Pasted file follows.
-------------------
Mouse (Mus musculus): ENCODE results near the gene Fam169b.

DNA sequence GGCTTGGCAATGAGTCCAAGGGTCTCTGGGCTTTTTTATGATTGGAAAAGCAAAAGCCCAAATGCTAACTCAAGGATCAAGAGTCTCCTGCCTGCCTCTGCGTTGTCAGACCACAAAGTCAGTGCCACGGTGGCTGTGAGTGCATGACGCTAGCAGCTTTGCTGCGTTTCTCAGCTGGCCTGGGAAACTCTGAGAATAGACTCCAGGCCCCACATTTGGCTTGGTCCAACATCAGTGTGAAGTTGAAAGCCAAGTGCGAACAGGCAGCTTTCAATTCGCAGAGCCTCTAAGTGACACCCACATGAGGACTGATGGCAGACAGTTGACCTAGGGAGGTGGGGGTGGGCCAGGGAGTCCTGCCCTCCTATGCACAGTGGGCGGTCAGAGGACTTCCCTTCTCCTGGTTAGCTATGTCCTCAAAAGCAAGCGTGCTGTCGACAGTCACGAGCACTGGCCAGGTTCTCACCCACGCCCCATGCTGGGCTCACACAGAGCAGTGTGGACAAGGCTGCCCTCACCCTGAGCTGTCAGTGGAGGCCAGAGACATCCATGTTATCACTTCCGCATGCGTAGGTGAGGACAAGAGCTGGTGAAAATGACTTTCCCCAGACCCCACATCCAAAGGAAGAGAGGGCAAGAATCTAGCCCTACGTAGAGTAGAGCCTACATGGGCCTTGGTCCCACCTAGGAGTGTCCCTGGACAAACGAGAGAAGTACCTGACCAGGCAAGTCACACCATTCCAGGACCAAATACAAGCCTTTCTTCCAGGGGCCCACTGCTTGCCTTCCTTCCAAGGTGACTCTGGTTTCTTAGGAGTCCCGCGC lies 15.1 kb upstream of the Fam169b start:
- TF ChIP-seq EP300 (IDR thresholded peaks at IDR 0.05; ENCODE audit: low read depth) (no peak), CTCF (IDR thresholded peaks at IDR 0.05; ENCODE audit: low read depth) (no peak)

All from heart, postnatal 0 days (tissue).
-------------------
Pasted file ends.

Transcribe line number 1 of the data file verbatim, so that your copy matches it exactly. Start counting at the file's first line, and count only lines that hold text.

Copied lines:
Mouse (Mus musculus): ENCODE results near the gene Fam169b.